United States District Court, W.D. Arkansas, Fayetteville Division
August 19, 2014
RENE GARCIA, Plaintiff,
OFFICER CUZIK, Washington County Detention Center, Defendant.
REPORT AND RECOMMENDATION OF THE MAGISTRATE JUDGE
JAMES R. MARSCHEWSKI, Chief Magistrate Judge.
This is a civil rights action filed by the Plaintiff pursuant to 42 U.S.C. § 1983. Plaintiff proceeds pro se and in forma pauperis.
Plaintiff is currently incarcerated in the Grimes Unit of the Arkansas Department of Correction located in Newport, Arkansas. The events that are the subject of this lawsuit occurred while Plaintiff was incarcerated in the Washington County Detention Center (WCDC) in Fayetteville, Arkansas. Plaintiff maintains the Defendant violated his federal constitutional rights by using excessive force against him and by being racist.
Defendant has filed a motion for summary judgment (Doc. 19). Plaintiff has responded to the motion (Doc. 30). The motion is now ready for decision.
Plaintiff was incarcerated in the WCDC from February 9, 2013, until November 23, >2013. Plaintiff's Response (Doc. 30) at ¶ 1(hereinafter Resp. ). He was serving a sentence of incarceration. Id. at ¶ 2.
Plaintiff maintains that the Defendant, Officer Cuzik, used excessive force against him on May 11, 2013. Resp. at ¶ 3. Cuzik entered the pod to bring in cleaning supplies and brooms and mops. Id. at ¶ 4(A). Plaintiff came down from the upper tier to get a mop. Id. at ¶ 4(B). Cuzik made a remark about it being about time for Plaintiff to get up. Id. at ¶ 4(C). Plaintiff got a mop and returned to the top tier and began mopping. Id. at ¶ 4(D).
Cuzik came up to the top tier to push the "jail check button." Resp. at ¶ 4(E). He then watched the Plaintiff mopping for a short period of time and Plaintiff quit mopping. Id. at ¶ 4(F). Once Cuzik left, Plaintiff finished mopping and returned the mop to the bottom tier. Id. at 4(G).
Cuzik asked Plaintiff if he had a problem with being told to get up. Resp. at ¶ 4(H). Plaintiff replied that he was not the only one hesitant to get off the bed. Id. at ¶ 4(I).
Cuzik then directed Plaintiff to go out to the hall. Resp. at ¶ 4(J). Plaintiff went out into the hallway first followed by Cuzik. Id. at ¶ 5(A). The two spoke for several minutes. Id. at ¶ 5(B). Both were gesturing with their hands and arms. Id. at ¶ 5(C). Cuzik reached out with both hands and pushed him against the wall. Id. at ¶ 5(D). Plaintiff states he almost fell but caught himself on the wall. Id.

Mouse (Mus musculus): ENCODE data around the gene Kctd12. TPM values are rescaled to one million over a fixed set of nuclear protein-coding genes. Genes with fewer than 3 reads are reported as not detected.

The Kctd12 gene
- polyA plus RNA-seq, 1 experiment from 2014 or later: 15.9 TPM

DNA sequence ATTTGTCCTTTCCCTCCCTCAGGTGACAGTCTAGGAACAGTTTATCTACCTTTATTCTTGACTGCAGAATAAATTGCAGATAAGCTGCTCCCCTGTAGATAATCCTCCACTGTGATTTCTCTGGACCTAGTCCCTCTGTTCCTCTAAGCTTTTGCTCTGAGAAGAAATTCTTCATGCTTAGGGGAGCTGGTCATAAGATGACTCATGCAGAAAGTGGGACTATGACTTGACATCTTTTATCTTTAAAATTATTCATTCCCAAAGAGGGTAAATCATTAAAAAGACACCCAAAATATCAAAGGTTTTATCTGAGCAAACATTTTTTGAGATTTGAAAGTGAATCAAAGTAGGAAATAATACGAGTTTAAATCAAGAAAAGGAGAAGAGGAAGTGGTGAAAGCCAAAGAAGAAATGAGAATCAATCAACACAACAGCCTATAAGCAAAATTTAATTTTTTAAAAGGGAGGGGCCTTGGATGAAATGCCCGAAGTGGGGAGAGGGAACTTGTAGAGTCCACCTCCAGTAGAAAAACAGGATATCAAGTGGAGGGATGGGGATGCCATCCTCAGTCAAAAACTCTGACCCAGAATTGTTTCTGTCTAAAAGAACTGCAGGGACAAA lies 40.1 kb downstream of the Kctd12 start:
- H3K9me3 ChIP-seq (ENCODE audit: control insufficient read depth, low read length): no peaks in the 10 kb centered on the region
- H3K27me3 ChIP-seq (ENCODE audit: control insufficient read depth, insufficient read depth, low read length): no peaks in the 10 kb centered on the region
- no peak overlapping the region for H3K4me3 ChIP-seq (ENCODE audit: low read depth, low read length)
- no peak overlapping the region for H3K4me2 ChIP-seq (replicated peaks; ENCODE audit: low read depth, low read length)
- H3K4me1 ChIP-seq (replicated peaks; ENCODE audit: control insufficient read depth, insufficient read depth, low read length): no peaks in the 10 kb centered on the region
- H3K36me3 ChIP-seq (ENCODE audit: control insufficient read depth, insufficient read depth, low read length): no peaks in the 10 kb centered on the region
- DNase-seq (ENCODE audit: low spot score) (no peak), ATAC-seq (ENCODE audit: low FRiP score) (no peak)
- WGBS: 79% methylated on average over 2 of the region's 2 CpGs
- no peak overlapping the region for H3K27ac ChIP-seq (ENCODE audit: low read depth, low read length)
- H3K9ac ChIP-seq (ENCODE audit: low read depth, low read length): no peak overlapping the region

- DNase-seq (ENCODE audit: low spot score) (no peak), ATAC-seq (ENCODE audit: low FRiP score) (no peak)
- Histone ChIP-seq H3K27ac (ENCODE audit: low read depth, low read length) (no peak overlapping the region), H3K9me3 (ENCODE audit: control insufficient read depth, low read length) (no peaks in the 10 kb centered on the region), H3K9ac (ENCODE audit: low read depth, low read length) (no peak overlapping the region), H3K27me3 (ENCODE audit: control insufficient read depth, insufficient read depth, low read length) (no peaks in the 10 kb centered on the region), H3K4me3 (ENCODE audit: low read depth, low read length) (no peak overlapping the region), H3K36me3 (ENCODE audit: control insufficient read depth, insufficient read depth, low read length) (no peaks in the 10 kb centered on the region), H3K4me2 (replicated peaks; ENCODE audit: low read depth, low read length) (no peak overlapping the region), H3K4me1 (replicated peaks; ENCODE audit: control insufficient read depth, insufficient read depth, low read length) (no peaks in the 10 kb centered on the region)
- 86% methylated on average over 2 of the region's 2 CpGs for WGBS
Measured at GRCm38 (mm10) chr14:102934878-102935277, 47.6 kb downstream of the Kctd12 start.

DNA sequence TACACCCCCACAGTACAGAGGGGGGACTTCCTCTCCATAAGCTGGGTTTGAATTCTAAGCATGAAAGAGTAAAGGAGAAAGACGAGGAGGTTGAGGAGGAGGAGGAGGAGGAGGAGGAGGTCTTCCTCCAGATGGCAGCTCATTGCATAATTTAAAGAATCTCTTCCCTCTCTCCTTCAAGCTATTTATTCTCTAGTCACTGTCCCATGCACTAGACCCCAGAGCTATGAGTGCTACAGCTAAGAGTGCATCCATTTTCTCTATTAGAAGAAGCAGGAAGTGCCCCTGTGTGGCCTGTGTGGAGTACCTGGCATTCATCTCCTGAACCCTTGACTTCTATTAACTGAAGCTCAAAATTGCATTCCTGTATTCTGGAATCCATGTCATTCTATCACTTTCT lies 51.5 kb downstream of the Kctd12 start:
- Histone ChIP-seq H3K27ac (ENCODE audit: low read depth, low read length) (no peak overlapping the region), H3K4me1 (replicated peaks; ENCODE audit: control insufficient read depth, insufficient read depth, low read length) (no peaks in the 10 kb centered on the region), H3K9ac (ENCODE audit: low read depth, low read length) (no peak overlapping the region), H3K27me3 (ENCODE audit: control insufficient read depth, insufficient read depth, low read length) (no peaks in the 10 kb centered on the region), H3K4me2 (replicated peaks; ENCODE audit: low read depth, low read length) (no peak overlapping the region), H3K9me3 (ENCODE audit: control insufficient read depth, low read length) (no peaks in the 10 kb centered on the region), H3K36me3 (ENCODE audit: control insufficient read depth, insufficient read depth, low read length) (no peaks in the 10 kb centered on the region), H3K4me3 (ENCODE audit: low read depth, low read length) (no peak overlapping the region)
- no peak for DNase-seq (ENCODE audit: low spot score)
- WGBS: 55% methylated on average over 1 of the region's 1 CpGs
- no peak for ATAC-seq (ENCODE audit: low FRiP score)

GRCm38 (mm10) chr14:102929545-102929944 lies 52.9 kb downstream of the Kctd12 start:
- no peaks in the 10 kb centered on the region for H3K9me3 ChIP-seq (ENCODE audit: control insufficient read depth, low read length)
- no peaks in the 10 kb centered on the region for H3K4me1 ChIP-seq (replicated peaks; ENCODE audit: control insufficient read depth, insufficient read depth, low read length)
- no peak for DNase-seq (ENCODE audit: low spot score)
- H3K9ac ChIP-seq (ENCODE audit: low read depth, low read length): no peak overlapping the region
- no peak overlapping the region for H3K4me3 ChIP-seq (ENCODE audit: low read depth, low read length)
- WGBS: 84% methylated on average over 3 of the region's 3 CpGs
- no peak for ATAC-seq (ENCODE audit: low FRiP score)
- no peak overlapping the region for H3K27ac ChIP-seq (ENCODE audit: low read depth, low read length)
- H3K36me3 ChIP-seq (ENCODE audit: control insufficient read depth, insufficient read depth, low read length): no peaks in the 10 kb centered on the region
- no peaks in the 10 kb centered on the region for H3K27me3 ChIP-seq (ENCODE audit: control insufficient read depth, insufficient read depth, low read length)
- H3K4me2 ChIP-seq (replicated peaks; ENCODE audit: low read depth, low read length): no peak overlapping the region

For several seconds, Cuzik had his right index finger against Plaintiff's chest. Resp. at ¶ 5(E). Cuzik used no other force against the Plaintiff. Id. at ¶ 5(F). The two of them finished their conversation and Plaintiff returned to the pod. Id. at ¶ 5(G). Plaintiff was not placed in handcuffs or in any other way physically restrained. Id. at ¶ 5(H). Plaintiff was not given a disciplinary for failing to obey orders. Id. at pg. 14.
Plaintiff was asked to describe any injury he sustained. He stated:
My right shoulder blade still hurts at times. After hoe squad at the ADC thats when it hurts even more that it wont let me sleep when I lay on my right side. I still have not recovered from my injur[ies]. I [saw] the nurse at WCDC. She put me on Aleve for pain. I have not [seen] the nurse here at ADC because I don't wanna owe money.
Resp. at ¶ 6. No photos were taken of Plaintiff's injuries. Id. at pg. 14. Plaintiff indicates he was seen by a nurse two days later. Id. The nurse told Plaintiff he had a bruise. Id.
Plaintiff was asked why he believed Cuzik was racist and how he was discriminated against. He responded: